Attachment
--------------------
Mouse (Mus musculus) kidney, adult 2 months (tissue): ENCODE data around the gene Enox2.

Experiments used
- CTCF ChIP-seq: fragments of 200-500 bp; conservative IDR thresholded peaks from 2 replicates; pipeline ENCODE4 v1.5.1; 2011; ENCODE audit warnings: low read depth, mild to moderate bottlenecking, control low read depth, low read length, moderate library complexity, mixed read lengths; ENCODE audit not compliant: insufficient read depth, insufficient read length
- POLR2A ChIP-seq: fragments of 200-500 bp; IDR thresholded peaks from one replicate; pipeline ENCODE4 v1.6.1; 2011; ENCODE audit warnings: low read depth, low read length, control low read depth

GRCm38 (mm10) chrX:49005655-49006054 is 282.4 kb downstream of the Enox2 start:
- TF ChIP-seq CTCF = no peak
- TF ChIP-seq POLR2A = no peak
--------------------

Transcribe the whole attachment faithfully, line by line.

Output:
Mouse (Mus musculus) kidney, adult 2 months (tissue): ENCODE data around the gene Enox2.

Experiments used
- CTCF ChIP-seq: fragments of 200-500 bp; conservative IDR thresholded peaks from 2 replicates; pipeline ENCODE4 v1.5.1; 2011; ENCODE audit warnings: low read depth, mild to moderate bottlenecking, control low read depth, low read length, moderate library complexity, mixed read lengths; ENCODE audit not compliant: insufficient read depth, insufficient read length
- POLR2A ChIP-seq: fragments of 200-500 bp; IDR thresholded peaks from one replicate; pipeline ENCODE4 v1.6.1; 2011; ENCODE audit warnings: low read depth, low read length, control low read depth

GRCm38 (mm10) chrX:49005655-49006054 is 282.4 kb downstream of the Enox2 start:
- TF ChIP-seq CTCF = no peak
- TF ChIP-seq POLR2A = no peak